I used to disappear on purpose. I’d lag back behind a crowd and wait to see how long it would take before he’d noticed I was gone. A few times I even ducked behind trees—and tried to blend into a landscape that was larger and more colorful than me.
When he’d make his way to the car, without hesitation, and without ever reaching for my hand, I’d pretend I lost him and act like nothing happened. Erasure is supposed to be subtle, but I watched myself disappear from his eyes piece by piece. My hands came first, my body last. I can’t remember when he no longer saw my tears, but I vividly recall the first day I no longer knew how to cry.
No one prepares you for the second time. It is always the first that holds our imaginations. Pure and magnificent, we are all masterminds of the dreams we pass on to our children. We are the leading actors of an ideal we will mourn when they too, cannot capture it. And finally, we will scorn them for it.
But there is no road map for the return to love. Redefining happiness takes a million miles and it is certainly messy business. In the beginning you spend all your time trying to pretend you aren’t scarred, beaten, and exhausted. And the day after, you spend all your time trying to explain why.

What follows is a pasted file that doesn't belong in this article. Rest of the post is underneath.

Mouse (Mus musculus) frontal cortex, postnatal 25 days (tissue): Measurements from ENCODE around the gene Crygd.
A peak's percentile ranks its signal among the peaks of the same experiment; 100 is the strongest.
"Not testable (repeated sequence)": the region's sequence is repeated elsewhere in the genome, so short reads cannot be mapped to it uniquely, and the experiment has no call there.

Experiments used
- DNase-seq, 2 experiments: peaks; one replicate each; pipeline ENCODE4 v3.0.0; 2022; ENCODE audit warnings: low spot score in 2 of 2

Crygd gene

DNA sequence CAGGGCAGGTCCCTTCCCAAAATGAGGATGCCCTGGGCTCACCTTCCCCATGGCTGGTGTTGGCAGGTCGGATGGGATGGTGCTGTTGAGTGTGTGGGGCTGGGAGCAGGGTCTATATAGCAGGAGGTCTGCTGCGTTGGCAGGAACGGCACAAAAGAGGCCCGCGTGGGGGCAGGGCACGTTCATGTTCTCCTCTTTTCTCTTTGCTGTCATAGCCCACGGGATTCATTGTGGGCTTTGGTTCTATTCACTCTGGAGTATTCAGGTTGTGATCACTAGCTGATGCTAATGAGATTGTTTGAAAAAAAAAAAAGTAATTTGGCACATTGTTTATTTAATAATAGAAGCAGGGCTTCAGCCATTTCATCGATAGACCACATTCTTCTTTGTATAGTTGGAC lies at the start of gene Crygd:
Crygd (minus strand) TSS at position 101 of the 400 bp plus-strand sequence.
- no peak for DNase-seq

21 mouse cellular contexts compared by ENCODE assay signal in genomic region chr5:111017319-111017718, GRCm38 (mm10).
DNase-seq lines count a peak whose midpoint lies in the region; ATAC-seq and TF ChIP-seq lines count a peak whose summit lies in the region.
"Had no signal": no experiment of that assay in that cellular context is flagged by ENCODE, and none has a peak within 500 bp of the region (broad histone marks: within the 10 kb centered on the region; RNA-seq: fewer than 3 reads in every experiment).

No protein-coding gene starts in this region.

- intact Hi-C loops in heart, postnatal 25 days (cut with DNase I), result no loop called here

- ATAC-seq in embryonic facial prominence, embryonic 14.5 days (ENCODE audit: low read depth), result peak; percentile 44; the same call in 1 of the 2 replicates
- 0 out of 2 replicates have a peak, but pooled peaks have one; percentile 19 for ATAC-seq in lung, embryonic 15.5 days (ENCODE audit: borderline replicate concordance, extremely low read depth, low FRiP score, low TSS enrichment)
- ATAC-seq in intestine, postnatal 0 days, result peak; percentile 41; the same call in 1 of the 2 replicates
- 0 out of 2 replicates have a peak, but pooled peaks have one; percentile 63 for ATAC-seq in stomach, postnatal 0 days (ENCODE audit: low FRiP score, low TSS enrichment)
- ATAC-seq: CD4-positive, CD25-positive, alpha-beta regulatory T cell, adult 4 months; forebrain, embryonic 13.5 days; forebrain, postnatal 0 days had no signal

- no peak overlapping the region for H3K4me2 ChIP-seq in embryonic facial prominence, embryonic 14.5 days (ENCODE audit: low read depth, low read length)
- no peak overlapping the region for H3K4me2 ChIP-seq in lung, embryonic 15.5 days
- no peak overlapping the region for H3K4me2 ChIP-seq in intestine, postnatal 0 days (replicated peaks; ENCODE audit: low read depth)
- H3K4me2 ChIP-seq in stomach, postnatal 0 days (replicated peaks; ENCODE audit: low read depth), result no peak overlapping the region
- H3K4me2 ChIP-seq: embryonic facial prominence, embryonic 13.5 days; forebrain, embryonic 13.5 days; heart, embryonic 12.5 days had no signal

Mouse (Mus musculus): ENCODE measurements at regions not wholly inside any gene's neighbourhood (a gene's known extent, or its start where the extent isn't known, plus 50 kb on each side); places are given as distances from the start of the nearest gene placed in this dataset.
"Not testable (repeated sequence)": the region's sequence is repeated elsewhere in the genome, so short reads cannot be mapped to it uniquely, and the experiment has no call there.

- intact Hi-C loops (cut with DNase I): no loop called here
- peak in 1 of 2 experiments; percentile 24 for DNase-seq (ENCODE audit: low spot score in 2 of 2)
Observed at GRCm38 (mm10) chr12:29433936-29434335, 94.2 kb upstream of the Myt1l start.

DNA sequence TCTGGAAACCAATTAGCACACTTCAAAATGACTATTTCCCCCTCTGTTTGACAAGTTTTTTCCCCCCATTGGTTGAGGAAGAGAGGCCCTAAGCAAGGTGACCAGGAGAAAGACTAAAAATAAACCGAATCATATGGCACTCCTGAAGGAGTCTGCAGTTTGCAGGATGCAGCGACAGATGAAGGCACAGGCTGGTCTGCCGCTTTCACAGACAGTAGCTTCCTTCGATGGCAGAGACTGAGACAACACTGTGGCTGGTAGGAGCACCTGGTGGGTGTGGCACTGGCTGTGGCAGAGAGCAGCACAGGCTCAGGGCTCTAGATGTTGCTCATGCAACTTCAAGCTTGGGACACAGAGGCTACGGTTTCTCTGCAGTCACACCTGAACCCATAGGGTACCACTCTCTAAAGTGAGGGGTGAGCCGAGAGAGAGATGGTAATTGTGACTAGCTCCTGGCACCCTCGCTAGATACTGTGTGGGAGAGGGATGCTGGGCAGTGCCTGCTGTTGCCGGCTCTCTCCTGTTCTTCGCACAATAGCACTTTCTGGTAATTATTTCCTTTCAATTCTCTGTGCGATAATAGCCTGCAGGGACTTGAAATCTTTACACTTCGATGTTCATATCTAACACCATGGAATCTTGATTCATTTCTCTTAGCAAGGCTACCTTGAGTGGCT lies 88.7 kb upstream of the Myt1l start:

But then he loves you anyway. And it is in this place where the confusion comes. And you stay here a very very long time.
And then he loves you anyway.
The place where it no longer matters who you once were is lonely, scary, and freeing. Even your friends can’t exist here with you because they’ll pull you back, remind you of the poison you consumed every day, and when they aren’t looking, they’ll remind you of the poison you gave out. And they’ll validate it. It is for this reason most of us twitch, struggle, wiggle, and squirm ourselves into staying the same. It is for this reason we hide the wrinkles, camouflage the scars, and wipe away the blood until we are perfect again. And we are never told about how pure and magnificent we will be when the suffering stops.
I ordered my wedding dress yesterday without ever trying it on. I am uncertain how my thrice pregnant belly will look cloaked in off-white and beads, but I can’t bring myself to care, because it is too late for perfect. I no longer stay one place for long. There’s a million miles to travel now, and more suffering will surely begin tomorrow. But I no longer blend well into trees.